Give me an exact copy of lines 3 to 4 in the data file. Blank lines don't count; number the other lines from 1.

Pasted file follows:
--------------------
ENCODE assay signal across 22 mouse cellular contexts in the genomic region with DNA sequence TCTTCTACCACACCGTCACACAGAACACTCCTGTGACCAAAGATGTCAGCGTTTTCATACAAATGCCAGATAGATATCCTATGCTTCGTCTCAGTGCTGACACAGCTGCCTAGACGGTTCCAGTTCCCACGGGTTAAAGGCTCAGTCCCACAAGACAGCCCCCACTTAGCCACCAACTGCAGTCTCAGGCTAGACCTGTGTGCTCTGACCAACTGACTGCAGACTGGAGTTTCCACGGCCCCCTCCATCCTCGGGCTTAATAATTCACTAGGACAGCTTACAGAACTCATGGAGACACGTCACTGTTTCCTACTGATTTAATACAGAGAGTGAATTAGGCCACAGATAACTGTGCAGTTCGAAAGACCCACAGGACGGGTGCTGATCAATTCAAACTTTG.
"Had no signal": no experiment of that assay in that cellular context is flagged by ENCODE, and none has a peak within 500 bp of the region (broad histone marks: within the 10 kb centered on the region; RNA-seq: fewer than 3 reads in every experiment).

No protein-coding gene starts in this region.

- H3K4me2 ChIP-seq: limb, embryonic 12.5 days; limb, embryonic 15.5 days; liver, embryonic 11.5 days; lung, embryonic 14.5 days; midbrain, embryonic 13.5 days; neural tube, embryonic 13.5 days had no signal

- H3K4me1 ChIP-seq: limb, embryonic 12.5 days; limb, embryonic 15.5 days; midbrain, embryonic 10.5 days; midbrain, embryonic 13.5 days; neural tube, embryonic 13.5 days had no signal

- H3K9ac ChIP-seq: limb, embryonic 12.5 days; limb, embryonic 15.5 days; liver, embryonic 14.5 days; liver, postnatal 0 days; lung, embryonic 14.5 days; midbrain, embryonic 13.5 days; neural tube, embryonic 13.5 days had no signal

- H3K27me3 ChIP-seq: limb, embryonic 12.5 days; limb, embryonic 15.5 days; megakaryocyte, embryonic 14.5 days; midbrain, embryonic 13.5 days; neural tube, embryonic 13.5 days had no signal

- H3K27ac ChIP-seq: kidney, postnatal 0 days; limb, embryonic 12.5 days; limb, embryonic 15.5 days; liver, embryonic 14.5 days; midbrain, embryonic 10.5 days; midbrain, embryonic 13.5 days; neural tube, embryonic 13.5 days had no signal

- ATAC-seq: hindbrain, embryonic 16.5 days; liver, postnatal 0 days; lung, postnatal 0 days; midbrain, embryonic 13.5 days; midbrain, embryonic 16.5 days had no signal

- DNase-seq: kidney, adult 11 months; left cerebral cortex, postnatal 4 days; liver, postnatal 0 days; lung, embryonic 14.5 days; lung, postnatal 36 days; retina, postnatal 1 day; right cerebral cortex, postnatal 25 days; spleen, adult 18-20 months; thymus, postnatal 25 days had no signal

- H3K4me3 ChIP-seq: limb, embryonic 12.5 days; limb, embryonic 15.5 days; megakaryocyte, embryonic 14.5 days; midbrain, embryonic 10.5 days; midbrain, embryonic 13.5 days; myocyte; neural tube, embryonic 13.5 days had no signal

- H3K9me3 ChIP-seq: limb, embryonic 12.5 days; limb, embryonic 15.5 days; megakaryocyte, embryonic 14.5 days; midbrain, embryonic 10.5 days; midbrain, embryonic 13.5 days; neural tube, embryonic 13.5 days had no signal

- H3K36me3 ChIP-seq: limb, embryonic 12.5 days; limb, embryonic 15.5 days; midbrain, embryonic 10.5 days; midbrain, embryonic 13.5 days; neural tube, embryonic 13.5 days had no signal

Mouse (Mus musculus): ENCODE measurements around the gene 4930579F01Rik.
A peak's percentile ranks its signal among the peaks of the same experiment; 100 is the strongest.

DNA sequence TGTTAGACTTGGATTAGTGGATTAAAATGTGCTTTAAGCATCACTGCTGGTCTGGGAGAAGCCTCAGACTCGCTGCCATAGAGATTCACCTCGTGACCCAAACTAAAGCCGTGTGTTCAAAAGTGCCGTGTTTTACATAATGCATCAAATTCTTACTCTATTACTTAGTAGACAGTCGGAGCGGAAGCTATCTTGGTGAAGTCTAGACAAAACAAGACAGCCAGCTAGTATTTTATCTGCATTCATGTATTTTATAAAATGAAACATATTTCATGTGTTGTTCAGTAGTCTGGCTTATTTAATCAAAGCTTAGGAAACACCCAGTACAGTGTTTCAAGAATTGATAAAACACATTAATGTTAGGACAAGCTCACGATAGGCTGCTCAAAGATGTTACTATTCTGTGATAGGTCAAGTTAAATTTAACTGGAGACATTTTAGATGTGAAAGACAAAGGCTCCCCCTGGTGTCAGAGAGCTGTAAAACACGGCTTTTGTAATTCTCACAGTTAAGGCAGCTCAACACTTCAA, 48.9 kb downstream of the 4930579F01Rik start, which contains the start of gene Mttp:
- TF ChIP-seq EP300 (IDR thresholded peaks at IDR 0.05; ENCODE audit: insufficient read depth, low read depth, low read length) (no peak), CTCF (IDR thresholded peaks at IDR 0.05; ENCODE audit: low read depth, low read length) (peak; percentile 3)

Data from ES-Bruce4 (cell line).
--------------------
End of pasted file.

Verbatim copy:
No protein-coding gene starts in this region.

- H3K4me2 ChIP-seq: limb, embryonic 12.5 days; limb, embryonic 15.5 days; liver, embryonic 11.5 days; lung, embryonic 14.5 days; midbrain, embryonic 13.5 days; neural tube, embryonic 13.5 days had no signal